breeze hit Buck in the back of the head, and all the pigs disappeared off the

menu.


On Saturday, we put in twenty-plus miles between us, hopping in and out of the boat to check all over the WMA and just did not find anything where Buck says there are usually a bunch of hogs. I would be happy to tell you exactly where we were but I would hate for you to take the time, effort and expense to go all the

way back there just to be disappointed because there are no hogs there. That and the fact that Buck swore me to absolute secrecy. Anyway, late Saturday afternoon Buck, who really wanted a hog to cook looked at me and said, “Dang,

there is just nothing going on here. I wish we had some other place we could go try where we might feel like we have a prayer of finding a hog.”


“We do” was my reply, “It’s a long shot but there has been a big group of hogs

on a long skinny piece of property that I hunt. We might get lucky and catch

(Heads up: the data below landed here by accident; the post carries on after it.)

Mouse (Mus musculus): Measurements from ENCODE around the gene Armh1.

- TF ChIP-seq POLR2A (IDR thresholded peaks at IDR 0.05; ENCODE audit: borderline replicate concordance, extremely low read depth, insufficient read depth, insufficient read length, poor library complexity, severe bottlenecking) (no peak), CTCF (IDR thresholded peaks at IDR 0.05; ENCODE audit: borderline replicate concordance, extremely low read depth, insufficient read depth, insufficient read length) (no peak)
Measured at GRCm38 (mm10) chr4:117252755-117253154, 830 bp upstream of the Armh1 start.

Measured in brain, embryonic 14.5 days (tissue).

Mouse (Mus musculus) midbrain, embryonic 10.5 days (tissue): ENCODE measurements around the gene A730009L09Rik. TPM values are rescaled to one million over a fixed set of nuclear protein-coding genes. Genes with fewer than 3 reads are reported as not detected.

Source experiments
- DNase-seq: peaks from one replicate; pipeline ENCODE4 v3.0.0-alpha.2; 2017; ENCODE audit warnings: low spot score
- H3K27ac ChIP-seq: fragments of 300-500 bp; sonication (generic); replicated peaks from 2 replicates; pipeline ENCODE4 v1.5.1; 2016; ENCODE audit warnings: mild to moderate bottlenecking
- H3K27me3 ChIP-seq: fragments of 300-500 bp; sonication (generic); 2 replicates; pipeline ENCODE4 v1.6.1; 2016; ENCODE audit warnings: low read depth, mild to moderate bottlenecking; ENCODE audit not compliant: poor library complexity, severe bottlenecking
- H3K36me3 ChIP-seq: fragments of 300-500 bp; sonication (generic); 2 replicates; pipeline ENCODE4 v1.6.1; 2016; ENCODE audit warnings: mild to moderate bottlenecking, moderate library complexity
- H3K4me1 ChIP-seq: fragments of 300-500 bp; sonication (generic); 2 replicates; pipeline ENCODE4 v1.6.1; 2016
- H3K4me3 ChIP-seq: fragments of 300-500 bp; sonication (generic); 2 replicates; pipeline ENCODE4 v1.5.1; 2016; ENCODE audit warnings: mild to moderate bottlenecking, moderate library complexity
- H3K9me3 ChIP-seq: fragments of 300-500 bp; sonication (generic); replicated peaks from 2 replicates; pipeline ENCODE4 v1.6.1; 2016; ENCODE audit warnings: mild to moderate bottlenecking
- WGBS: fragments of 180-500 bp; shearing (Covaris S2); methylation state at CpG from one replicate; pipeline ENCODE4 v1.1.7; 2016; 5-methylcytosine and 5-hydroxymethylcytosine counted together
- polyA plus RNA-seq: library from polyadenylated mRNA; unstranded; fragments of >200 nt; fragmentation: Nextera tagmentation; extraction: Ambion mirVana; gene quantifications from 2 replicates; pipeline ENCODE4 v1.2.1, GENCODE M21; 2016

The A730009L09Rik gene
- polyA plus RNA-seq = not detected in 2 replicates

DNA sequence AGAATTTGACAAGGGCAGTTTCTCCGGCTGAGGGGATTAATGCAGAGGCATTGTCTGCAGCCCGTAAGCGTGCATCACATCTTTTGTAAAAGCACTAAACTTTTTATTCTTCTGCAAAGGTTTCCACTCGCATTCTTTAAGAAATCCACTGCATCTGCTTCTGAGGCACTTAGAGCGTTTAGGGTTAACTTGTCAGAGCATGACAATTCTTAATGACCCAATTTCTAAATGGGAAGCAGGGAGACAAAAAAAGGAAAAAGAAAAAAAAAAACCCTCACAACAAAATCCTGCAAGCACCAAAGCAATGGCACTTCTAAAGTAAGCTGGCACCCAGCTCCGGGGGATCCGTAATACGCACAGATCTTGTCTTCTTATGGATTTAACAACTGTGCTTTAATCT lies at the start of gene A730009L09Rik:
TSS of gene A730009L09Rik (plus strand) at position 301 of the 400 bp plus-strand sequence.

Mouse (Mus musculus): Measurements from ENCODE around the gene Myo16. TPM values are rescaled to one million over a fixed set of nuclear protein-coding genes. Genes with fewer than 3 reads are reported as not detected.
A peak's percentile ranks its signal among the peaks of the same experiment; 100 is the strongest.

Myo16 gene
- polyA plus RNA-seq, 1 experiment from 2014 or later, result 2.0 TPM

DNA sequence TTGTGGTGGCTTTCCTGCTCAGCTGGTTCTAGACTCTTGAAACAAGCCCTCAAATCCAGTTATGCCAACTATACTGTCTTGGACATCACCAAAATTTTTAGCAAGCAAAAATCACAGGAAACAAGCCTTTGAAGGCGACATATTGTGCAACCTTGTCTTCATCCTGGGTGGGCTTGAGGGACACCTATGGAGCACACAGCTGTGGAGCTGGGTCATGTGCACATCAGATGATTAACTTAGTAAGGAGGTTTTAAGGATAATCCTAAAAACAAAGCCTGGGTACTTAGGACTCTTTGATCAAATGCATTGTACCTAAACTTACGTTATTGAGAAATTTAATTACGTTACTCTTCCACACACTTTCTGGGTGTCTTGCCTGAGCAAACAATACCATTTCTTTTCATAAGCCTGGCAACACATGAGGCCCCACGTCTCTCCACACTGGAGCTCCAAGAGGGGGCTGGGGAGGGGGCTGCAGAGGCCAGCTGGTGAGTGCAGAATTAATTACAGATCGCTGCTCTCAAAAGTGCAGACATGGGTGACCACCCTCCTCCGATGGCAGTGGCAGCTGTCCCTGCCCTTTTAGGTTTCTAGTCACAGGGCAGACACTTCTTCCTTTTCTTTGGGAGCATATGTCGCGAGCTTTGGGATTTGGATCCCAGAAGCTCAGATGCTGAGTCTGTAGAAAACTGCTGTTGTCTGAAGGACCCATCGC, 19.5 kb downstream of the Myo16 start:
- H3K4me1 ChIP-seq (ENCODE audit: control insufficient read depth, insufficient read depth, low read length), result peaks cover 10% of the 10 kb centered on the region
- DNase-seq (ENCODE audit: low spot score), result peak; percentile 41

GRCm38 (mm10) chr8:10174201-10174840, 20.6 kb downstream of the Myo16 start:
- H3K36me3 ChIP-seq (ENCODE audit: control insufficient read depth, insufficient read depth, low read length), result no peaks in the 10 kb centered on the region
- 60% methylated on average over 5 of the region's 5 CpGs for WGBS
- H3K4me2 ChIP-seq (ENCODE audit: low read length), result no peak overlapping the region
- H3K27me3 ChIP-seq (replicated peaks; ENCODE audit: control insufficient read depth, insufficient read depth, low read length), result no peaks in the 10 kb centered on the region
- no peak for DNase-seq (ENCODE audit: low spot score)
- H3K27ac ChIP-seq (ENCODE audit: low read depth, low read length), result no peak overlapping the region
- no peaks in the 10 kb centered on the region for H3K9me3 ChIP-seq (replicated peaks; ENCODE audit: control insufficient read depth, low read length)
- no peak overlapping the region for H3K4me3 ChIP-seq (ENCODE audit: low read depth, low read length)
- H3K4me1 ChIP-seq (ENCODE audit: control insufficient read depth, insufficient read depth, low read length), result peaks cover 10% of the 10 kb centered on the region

them there but honestly there has only been one pig killed there in the last

twenty years but that was one a guy who I took over there a month ago had

shot. But it is less than an hour away and nobody has been over there since I

was.” I said this in spite of the fact that my feet and back were killing me and I

really just wanted to go sit on the couch and swap hunting stories with Buck,

but being a big fan of marriage – at least other people’s marriages – I felt like

had to help Buck any way that I could. We decided that any spot with fresh hog

sign had to be better than where we were so we hauled our tired butts over to a

spot we call the The Barred Feather. Shaped like a spatula, the handle runs

along a creek that is thick, flood-prone, and skinny but leads to the paddle

which is covered with white oak and other mast trees but still has a lot of